There are countless numbers of bacteria, viruses, and other microorganisms in the environment. Most are beneficial, serving as food for larger organisms, and playing critical roles in biogeochemical cycles such as organic matter decomposition, fixation of nitrogen, and digestion of food. Only about 10% — known as pathogens — are harmful and, if ingested by humans, cause illness or even death. Symptoms of waterborne diseases may include gastrointestinal illnesses such as severe diarrhea, nausea, and possibly jaundice as well as headaches and fatigue. However, these symptoms are not associated only with disease-causing organisms in drinking water.
Fecal coliform and E. coli
In water quality monitoring, specific disease-producing (pathogenic) organisms are not easily identified. Testing for them is difficult, expensive, and time-consuming. Instead, fecal coliform and E. coli, two closely related bacteria groups, can indicate the presence of pathogens. E. coli is virtually always present in water along with fecal coliform. Protozoa and microorganisms such as giardia and cryptosporidia also cause disease and may be in water contaminated by animal waste.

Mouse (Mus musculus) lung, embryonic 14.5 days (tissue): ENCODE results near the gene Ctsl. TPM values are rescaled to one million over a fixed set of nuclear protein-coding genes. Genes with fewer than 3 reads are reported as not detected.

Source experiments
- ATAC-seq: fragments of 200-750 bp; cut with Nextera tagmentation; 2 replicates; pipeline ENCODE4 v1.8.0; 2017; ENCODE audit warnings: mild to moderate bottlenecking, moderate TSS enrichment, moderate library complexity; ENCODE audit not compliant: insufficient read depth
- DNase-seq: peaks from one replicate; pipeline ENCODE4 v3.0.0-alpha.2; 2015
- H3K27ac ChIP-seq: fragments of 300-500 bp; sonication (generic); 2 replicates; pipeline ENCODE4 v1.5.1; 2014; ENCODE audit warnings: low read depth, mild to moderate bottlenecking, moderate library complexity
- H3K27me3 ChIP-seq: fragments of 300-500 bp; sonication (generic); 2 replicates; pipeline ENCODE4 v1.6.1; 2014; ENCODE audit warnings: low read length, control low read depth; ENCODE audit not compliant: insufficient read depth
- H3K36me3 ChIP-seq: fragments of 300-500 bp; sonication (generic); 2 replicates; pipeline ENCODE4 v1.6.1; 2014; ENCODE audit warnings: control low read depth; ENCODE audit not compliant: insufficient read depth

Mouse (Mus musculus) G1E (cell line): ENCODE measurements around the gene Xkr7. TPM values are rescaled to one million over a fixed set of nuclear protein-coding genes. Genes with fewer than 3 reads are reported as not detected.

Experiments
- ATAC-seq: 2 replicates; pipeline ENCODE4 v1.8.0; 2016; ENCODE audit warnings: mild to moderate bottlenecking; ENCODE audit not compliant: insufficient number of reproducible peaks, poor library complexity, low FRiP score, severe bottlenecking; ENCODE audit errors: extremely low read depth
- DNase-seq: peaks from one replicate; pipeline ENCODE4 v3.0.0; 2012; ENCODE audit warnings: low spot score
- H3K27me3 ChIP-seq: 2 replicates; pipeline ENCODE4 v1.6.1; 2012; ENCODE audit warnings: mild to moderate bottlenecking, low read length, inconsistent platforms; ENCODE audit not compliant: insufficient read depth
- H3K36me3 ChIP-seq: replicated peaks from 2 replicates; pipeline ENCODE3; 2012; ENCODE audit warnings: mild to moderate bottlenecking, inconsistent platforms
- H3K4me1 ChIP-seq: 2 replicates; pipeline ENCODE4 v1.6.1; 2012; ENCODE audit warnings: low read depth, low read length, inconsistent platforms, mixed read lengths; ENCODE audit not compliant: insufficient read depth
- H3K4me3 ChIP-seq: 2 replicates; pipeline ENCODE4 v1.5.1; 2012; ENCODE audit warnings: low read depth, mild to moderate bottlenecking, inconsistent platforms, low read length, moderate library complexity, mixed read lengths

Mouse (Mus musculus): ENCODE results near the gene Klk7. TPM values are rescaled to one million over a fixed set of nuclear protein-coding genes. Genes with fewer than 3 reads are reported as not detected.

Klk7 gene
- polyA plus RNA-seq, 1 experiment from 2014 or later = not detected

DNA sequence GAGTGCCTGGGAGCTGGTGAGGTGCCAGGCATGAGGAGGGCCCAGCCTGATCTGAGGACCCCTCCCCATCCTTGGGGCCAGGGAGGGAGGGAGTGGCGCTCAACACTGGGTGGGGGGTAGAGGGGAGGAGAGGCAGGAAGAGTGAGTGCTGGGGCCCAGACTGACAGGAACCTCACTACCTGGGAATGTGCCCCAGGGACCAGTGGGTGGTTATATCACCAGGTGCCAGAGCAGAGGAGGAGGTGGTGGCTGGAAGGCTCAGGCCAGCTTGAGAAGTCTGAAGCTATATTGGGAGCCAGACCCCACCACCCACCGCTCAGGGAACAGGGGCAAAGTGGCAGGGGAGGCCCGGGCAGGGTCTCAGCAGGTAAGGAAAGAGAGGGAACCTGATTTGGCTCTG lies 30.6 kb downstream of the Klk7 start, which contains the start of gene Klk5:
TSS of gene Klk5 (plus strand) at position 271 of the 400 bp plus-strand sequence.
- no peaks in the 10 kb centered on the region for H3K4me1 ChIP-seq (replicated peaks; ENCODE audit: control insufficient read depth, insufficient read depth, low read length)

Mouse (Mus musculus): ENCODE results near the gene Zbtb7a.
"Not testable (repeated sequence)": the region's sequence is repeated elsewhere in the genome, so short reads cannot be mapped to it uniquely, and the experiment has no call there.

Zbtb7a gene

The behavior of fecal coliform and E. coli in the environment is complex. Seasonal weather, stream flow, water temperature, proximity to pollution sources, livestock management practices, wildlife activity, and rainfall can all affect the amount of bacteria found in water. In addition, bacteria in stream sediments can survive for extended periods and even grow.
Fecal coliform and E. coli found in Minnesota rivers and steams may come from human, pet, livestock, and wildlife waste and are more common in heavily populated or farmed areas. Bacteria may reach surface water through malfunctioning or illicit septic system connections, urban stormwater, manure spills or runoff, and more. Properly managing land-applied manure and manure storage can help reduce bacteria contamination in lakes, rives, and groundwater.